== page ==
Our key issues were the "timing" of implied consent. Also, no one proved an exigent circumstance to justify the long delay in reading these rights to T.M. Furthermore, the Fulton deputy had put T.M. in the rear of his patrol car for over an hour, uncuffed. We successfully argued "custody", and no Miranda rights. All field tests and the video of same were excluded from evidence by Judge Dixon, based on our legal arguments and citation of key appellate cases.
Judge Dixon found T.M. not guilty on both DUI counts. The breath test results from the Intoxilyzer 5000 were 0.154/0.162, but Mr. Head successfully argued that the results had to be suppressed. The "no proof of insurance" charge was nol prossed by Assistant Solicitor Oliver Murray prior to trial, since Mr. Head's client was not licensed in Georgia, and had no obligation to prove insurance coverage, as mandated for Georgia licensees.
20-Year Old Female Facing 45 Years in Prison Hires Mr. Head for Serious Injury By Vehicle (3 Counts) - Acquitted of All Felonies
Jun 25, 1999
Not Guilty on All Felony & DUI Charges
After a serious accident in Savannah that injured two passengers in her vehicle and another female (passenger) in another vehicle, A.H. was charged with DUI-alcohol, DUI-drugs (marijuana) and three felony counts of serious injury by vehicle for allegedly injuring these three people as a result of being impaired by alcohol, or drugs or BOTH. The parents of the Savannah College of Art & Design student first consulted with several Savannah-area attorneys. After weeks of investigating attorneys to represent her, the best prosecution "offer" of a non-trial resolution was a 45 year sentence (three 15 year terms, consecutive) with the first 10 years in state prison. The parents of the student (who resided in Stone Mountain, GA), were told by one of the Savannah attorneys that if she wanted to challenge the case at trial, he would recommend Bubba Head from Atlanta.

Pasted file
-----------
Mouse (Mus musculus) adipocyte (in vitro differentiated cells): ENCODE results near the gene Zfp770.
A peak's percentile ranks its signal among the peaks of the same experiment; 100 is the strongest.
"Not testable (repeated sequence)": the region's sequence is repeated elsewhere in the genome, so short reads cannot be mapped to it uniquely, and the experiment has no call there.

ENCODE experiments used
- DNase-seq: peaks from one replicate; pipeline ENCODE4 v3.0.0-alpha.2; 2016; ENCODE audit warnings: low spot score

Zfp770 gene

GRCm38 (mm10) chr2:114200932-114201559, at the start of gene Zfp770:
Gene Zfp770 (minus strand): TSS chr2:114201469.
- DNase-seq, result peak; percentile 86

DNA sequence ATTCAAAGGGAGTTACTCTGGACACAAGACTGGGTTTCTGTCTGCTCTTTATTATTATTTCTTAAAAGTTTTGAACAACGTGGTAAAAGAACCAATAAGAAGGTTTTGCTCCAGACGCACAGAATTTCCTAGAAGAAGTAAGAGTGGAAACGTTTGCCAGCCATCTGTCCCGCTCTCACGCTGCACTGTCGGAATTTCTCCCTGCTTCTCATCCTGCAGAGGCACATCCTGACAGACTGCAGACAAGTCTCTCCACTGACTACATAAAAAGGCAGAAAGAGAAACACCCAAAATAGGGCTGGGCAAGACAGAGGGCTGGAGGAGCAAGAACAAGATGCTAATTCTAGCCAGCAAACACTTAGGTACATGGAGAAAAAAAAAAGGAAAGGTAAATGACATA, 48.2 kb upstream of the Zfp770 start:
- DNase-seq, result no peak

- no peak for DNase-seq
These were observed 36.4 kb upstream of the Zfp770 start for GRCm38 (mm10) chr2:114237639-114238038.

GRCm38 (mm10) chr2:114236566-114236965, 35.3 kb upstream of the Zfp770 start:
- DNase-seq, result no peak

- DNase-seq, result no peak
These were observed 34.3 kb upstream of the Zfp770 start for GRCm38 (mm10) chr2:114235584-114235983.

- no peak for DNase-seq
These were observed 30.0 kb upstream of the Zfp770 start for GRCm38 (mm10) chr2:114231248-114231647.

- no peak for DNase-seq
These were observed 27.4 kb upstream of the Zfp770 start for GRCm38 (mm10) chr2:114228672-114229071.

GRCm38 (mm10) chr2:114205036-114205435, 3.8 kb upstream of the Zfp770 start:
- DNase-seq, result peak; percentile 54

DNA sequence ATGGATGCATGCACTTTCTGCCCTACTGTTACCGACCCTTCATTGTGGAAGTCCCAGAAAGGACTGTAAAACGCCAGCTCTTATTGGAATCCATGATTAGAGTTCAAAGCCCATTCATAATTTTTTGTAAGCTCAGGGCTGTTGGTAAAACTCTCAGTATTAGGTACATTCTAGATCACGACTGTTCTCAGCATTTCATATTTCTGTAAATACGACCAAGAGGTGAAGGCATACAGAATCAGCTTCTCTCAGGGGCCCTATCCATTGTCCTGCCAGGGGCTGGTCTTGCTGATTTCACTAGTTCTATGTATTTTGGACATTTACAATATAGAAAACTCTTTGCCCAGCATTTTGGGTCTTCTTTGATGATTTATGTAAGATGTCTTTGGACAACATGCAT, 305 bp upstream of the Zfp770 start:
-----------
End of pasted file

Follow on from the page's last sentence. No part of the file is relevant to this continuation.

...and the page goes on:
The parents hired Mr. Head and he filed 8 different motions challenging the evidence against A.H. Mr. Head knew that if could defeat the DUI charges, the serious injury felonies were not maintainable. The first thing Mr. Head did was to obtain a meeting with the assigned Assistant District Attorney to discuss the flexibility of the ADA for conducting a bench trial in the case in order for Mr. Head to be able to preserve certain legal challenges. The prosecutor agreed that he would NOT increase the proposed punishment for A.H. if a bench trial was utilized for this purpose. Hence, A.H. could not get a more harsh sentence by seeking a bench trial.